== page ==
Nortel Networks was first incorporated in 1895 under the name
"Northern Electric and Manufacturing Company
." It made
telephones, wind-up gramophone
s, and street call box
police and fire departments.
In 1914, it merged
with The Imperial Wire and Cable Company to form "The Northern
In 1976, the company changed its name to Northern Telecom. By
this point, Northern Telecom had decided to risk its future on the
potential of digital telephony. Northern Telecom focussed on
creating fully digital telephone switches--telephone switches which
would convert the analog voice signal coming from a subscriber's
telephone into digital data before routing the call. While
other telephone equipment manufacturers were loathe to abandon
tried-and-true analog telephony, digital telephony turned out to mean
big savings for the telcos that were Northern Telecom's customers.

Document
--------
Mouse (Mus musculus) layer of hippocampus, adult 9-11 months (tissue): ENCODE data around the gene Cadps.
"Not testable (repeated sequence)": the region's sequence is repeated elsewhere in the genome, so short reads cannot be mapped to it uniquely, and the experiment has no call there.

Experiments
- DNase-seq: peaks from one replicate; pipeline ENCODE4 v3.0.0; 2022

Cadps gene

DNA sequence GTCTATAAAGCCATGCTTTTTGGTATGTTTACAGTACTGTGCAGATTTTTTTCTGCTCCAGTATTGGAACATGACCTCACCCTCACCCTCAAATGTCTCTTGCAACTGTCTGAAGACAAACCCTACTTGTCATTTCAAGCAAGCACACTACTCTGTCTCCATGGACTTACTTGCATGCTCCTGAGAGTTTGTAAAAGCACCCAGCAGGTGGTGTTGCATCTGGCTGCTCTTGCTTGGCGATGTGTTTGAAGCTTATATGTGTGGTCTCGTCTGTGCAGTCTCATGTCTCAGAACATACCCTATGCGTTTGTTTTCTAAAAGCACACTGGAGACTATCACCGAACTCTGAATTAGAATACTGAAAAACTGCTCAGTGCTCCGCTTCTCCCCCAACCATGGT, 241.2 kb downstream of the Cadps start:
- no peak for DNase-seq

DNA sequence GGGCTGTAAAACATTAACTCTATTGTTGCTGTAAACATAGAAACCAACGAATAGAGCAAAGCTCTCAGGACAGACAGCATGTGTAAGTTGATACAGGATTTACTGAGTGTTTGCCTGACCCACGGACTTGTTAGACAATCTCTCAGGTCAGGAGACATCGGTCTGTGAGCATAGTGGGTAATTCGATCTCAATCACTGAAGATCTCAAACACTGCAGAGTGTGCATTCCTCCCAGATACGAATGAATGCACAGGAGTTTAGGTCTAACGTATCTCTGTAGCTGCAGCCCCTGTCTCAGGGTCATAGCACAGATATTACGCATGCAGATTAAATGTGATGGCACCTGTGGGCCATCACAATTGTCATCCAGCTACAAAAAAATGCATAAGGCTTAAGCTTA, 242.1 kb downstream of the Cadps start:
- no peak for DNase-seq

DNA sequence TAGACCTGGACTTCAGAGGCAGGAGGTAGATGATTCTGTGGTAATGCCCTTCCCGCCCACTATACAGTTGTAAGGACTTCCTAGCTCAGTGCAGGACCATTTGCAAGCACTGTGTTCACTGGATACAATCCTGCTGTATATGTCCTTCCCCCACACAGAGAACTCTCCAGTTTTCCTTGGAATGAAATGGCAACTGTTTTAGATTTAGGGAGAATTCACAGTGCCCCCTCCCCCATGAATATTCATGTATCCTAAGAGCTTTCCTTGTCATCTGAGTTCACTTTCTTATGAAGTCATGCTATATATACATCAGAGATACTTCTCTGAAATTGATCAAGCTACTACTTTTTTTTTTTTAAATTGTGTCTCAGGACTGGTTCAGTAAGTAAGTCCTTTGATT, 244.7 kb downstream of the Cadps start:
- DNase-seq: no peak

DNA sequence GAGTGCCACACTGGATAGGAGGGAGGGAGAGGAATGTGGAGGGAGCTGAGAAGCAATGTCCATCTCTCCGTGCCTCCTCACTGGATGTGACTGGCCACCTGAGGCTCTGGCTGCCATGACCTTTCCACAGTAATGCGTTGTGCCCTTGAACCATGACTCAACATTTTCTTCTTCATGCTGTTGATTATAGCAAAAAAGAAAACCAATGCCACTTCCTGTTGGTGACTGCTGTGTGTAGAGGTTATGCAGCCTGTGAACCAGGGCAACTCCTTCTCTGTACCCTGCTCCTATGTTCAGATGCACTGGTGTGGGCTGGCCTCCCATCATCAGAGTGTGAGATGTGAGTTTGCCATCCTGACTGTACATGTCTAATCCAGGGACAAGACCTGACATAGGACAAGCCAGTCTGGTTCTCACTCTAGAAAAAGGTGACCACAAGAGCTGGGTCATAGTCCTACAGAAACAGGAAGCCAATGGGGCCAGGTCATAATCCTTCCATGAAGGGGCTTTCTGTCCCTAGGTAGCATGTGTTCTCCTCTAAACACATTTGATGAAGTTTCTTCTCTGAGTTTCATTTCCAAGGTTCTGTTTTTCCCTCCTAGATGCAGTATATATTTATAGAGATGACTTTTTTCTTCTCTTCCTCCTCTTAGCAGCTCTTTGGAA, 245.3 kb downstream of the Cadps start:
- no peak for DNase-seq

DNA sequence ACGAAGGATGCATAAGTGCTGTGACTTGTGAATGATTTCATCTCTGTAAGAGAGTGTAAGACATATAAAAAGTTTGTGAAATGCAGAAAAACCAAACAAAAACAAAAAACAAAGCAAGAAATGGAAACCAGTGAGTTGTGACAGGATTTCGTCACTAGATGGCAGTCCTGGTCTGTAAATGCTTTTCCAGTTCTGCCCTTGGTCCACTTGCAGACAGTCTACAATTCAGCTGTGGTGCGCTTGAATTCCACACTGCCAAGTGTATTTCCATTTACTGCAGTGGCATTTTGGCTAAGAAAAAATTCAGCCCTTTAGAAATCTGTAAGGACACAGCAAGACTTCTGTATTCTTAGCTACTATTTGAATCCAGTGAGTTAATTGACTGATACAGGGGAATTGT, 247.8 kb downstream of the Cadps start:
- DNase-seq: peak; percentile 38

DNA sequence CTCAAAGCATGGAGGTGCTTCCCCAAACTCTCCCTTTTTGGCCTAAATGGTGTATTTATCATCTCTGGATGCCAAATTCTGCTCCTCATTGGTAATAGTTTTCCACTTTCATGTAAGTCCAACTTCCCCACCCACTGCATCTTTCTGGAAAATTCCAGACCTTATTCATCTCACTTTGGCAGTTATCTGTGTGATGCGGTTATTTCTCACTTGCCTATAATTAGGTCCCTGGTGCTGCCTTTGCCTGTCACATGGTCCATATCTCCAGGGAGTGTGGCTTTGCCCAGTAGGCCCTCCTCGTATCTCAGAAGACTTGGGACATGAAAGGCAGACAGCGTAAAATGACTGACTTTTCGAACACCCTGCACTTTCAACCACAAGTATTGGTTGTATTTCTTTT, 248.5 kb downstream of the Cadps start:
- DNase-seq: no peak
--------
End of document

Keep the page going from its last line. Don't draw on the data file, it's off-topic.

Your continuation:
Northern Telecom's early advocacy of digital technology enabled it to
get the jump on many of its larger competitors.
Since the company was informally known as "Nortel" both internally
and externally, in 1995 Northern Telecom changed its name officially
to "Nortel" in an effort to strengthen its corporate identity.
In 1998, Nortel sought to reposition itself as a supplier of
networking equipment for the blossoming Internet. Nortel acquired
Bay Networks and changed its name to "Nortel Networks."
The dot-com crash late in the year 2000 meant
disaster for Nortel Networks. The company laid off 44,000 employees
worldwide between 2000 and 2002--almost half its workforce. Nortel Networks stock on the New York Stock Exchange
plummeted from a high of $86 USD on July 26, 2000 to $2.47 USD on May
15, 2002. On April 4, 2002, Nortel Networks' credit rating was downgraded to junk bond status by Moody's Investors Service.